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Fed to Help The Big 3 Automakers, Likely Bailout GM


US House Speaker Nancy Pelosi has announced today that the big three Detroit automakers will be getting part of the $700 billion government bail out. Pelosi did not confirm how much money the companies will get but they are asking a combined $25 billion in loans. The amount of money that will be given to GM should be sufficient to bailout GM, which desperately needs a cash infusion or it will run out of money entirely by early March 2009. Pelosi said that the big three would need to develop better, more fuel efficient vehicles and restructure “to ensure their long-term economic viability” as a condition part of the deal.

United Auto Workers President Gettelfinger told reporters that automakers are struggling because of problems beyond their control, including the credit crisis. He also said that union labor costs are not the main problem and they only account for up to 10% of any vehicles cost made by the big three (GM, Chrysler, Ford). I personally believe the union is cutting into their bottom and line and making them less competitive because the other foreign automakers don’t pay nearly as much in total labor cost per vehicle.

I said it before that GM will be bailed and that we should bail GM out because if it fails, a catastrpohic chain reaction will hit the economy hard that could eliminate 1 million jobs alone. The Center for Automotive Research has also warned that the collapse of the Big Three could eliminate up to 3 million jobs and more than $150 billion in tax revenue for the US Fed over the next three years. However, all 3 wouldn’t fail, but even GM alone would hit everyone hard, especially the people of Detriot, which could result in more foreclosures. Scary stuff.

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GM About to Kill Dealers, Fidelity, Mattel, AMD Slash Jobs


GM is burning cash every month and needs some serious cash to fund operations. That is why it could have really used the $10 million loan from the Fed it was seeking that never materialized. That money GM could have also used to acquire Chrysler. GM still remains as the most likely choice for a Chrysler merger, which would significantly benefit GM because Chrysler actually has a lot of cash on hand. Despite the loan being turned down, GM is now likely trying to be classified as a Bank Holding company so that it can purchase commercial paper from the Federal Reserve’s $700 billion bailout fund.

As world economic volatility and the credit crisis remain active, GM is tightening various restrictions including new financial restrictions from its “captive arm” that is suppose to help dealers financially to sell vehicles. Because of the credit crisis, GMAC (wholly owned subsidiary of Chrysler & GM, 51% and 49%, stake respectively) lost $2.5 billion in Q3 of which $194 million was from auto financing. As GM tries to get cash, it has introduced new GMAC terms that will likely have very negative consequences for dealers and lead to closures. Under the new terms, GMAC will only approve loans from people with a credit score of >700 and it will fund less of the principal meaning buyers will have to put up higher down payments. In addition, GMAC is demanding dealers begin immediate repayment car loans, even on 2007 vehicles that are still on the lot. The biggest concern here is as GM vehicles become more expensive (and people are not spending their cash), sales for dealers will dramatically drop, and dealers could become insolvent because of the new loan repayment terms.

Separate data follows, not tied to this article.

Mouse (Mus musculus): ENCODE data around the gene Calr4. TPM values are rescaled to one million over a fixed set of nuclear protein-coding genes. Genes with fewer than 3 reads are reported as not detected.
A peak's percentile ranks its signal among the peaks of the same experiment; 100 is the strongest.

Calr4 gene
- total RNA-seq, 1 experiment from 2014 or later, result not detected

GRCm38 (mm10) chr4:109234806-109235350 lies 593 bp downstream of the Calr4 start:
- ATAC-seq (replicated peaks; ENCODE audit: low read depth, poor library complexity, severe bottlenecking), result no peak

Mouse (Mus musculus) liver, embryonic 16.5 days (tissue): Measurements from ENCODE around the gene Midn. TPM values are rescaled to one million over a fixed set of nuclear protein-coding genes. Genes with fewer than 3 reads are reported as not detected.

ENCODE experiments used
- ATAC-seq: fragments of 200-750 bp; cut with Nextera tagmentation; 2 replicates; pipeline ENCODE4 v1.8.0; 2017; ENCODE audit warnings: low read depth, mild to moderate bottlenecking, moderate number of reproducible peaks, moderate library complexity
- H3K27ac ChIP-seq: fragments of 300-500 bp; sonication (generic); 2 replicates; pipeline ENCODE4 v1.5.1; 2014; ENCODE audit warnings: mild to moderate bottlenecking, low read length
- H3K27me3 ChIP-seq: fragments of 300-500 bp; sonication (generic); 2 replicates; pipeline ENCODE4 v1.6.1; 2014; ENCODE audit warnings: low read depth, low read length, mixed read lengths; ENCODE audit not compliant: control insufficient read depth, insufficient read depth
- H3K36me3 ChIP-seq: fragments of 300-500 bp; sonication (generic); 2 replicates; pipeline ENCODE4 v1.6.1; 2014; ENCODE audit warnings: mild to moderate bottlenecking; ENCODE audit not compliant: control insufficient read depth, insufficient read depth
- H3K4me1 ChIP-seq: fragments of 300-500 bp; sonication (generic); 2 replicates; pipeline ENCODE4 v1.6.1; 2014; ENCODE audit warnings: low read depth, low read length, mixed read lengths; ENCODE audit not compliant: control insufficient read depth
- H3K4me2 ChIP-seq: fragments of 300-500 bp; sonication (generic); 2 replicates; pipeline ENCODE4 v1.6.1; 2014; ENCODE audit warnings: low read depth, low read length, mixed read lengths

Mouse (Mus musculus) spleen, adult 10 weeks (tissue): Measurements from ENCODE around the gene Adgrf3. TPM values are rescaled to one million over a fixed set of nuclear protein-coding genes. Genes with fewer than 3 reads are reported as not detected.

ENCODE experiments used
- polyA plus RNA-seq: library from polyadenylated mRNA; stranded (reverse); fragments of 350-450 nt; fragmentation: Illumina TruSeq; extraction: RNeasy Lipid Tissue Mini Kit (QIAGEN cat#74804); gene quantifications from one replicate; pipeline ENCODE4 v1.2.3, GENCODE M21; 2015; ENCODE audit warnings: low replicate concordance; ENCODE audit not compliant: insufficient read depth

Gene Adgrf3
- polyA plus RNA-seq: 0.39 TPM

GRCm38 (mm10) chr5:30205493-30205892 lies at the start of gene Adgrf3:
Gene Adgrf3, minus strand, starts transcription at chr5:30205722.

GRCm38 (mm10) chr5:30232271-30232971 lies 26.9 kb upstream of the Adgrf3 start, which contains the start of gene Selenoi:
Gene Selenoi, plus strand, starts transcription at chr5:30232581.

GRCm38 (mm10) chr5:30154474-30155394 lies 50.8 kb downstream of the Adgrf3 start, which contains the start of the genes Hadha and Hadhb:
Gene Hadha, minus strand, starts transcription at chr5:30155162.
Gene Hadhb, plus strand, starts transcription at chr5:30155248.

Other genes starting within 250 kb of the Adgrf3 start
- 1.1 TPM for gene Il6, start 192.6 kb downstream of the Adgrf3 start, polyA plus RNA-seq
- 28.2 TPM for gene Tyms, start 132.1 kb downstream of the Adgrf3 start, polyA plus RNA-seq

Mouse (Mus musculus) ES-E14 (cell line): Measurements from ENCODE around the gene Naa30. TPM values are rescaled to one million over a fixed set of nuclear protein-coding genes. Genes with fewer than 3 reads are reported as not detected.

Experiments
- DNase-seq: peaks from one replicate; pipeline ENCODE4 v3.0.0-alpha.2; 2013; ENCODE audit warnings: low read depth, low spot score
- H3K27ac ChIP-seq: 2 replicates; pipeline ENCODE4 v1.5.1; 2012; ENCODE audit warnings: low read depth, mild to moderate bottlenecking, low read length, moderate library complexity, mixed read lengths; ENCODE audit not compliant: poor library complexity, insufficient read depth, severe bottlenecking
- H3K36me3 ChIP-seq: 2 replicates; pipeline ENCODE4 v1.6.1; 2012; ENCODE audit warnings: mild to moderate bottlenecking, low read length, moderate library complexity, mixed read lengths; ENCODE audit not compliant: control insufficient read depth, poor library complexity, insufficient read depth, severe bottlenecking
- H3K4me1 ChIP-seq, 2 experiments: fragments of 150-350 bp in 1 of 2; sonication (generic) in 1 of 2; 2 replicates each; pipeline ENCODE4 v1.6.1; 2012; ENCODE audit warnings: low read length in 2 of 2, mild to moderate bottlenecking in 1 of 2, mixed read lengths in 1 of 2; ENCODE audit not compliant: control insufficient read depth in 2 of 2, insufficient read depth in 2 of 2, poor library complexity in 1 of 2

Adding further global economic fears, there are yet more job losses. Toymaker giant Mattel has announced it is reducing its cmanagement and professional staff by 8%, or by 1,000 people. Mattel’s sales have increased by 6% to $1.95 billion in Q3, though the toy maker is facing increases costs including recent costs with the Chinese lead problem in toys. Mattel’s stock also is tanking. Additionally, the largest US mutual fund company, Fidelity, has also announced it is slashing 1,300 jobs. Fidelity remains a strong investment company and has earned a $30 billion net gain up to this point in 2008.

AMD also announced today it is cutting 500 employees to cut costs and return to profitability. The AMD stock subsequently tanked.

Also, Porsche’s sales recently dropped by almost 70% in October 08.

It is very clear the financial crisis is impacting everyone, so hold onto your money because its going to get worse before it gets better anytime soon.